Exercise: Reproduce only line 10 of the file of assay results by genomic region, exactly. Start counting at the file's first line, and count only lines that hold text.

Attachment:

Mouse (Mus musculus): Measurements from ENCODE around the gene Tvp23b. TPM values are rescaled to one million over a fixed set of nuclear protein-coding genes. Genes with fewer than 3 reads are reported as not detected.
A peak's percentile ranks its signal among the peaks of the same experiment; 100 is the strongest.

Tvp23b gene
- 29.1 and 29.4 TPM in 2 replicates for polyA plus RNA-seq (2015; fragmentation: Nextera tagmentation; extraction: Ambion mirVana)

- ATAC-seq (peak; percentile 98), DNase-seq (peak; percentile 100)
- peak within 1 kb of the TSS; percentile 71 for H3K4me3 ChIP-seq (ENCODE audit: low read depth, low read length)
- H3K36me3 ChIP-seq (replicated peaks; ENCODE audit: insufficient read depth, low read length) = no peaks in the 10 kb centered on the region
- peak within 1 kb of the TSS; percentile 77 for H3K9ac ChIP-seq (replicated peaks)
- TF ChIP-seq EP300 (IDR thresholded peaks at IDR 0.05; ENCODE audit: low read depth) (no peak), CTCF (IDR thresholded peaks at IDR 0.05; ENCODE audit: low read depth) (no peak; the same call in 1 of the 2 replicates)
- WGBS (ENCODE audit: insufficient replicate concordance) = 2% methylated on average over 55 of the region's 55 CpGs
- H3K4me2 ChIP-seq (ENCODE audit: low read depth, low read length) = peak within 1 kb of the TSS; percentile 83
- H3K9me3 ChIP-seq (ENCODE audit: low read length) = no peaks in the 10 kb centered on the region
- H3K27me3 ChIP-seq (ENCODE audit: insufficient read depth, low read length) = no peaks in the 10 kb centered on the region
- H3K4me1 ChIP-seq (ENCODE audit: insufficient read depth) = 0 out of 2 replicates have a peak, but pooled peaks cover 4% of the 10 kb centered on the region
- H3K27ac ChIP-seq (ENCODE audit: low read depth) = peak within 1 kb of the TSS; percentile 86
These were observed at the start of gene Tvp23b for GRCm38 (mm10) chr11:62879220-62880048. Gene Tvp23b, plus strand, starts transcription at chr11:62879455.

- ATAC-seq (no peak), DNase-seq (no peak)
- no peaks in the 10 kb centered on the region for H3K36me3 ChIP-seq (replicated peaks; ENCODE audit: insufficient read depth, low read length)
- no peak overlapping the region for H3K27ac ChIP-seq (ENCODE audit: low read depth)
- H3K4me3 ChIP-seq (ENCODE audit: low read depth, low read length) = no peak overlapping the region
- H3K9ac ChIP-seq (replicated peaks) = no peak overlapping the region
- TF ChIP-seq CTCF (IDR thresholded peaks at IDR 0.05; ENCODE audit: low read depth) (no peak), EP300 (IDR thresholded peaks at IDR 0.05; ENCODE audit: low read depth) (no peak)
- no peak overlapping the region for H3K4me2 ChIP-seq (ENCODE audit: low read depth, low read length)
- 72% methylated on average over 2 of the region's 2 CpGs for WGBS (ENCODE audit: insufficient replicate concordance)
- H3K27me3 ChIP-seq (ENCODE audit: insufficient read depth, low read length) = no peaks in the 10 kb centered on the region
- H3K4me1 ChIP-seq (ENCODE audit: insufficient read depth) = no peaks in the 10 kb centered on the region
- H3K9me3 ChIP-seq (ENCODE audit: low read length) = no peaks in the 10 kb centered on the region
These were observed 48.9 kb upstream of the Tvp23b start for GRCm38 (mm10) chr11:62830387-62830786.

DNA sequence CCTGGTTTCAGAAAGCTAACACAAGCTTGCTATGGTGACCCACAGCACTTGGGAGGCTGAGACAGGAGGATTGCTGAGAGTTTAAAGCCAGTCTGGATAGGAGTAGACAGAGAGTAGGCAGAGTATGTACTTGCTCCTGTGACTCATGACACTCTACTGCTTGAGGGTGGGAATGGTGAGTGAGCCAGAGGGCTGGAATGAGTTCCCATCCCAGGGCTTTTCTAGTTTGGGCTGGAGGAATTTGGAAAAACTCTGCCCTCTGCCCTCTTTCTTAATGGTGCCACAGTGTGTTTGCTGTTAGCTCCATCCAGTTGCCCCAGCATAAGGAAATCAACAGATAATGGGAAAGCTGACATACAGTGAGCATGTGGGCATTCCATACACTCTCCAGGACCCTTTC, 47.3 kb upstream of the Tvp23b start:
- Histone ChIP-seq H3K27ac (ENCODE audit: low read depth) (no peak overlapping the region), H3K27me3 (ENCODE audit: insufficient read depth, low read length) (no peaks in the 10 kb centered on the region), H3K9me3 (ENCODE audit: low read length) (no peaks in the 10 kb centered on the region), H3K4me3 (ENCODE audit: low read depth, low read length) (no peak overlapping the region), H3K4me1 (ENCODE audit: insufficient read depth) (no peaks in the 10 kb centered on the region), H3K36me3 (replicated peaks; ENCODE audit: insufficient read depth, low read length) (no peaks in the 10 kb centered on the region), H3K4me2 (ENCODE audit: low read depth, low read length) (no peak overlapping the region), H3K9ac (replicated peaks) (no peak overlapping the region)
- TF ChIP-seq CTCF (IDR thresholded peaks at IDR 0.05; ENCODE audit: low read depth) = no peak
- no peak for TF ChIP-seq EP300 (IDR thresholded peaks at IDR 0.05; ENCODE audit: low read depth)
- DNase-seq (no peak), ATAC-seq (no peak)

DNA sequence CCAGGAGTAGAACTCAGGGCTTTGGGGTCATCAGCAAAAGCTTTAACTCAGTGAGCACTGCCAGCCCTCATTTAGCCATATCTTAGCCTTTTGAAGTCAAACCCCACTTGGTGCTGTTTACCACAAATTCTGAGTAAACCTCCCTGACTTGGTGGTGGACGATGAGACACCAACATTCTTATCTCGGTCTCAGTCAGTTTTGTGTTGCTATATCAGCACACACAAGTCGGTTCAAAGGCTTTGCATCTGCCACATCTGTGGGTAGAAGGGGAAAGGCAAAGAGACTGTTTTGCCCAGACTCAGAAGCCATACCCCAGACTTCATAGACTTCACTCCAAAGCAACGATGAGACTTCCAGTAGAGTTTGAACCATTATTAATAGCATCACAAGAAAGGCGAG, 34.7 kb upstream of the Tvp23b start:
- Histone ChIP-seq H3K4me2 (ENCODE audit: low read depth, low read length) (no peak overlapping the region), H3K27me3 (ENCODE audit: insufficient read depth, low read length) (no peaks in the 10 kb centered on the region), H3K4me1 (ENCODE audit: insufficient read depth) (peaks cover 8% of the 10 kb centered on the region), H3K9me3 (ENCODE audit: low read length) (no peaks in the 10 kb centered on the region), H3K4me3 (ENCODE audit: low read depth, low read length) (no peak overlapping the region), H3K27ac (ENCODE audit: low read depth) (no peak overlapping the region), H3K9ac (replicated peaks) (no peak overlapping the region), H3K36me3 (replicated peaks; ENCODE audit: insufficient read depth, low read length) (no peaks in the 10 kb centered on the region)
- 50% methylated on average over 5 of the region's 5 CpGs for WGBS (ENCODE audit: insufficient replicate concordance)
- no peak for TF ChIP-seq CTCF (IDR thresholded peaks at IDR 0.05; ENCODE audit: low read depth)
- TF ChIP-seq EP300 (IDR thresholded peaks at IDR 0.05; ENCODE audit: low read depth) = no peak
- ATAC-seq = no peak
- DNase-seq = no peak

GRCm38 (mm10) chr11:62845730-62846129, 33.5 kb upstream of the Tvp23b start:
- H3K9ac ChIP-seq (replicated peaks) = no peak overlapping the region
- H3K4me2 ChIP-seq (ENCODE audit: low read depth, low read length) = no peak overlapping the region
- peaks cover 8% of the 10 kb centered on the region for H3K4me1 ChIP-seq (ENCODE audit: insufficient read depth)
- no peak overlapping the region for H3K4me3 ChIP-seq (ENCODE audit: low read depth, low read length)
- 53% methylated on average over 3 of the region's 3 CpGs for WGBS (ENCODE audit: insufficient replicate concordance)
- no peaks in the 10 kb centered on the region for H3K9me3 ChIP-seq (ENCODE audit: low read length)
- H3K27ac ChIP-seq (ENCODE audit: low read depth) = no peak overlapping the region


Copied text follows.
- WGBS (ENCODE audit: insufficient replicate concordance) = 2% methylated on average over 55 of the region's 55 CpGs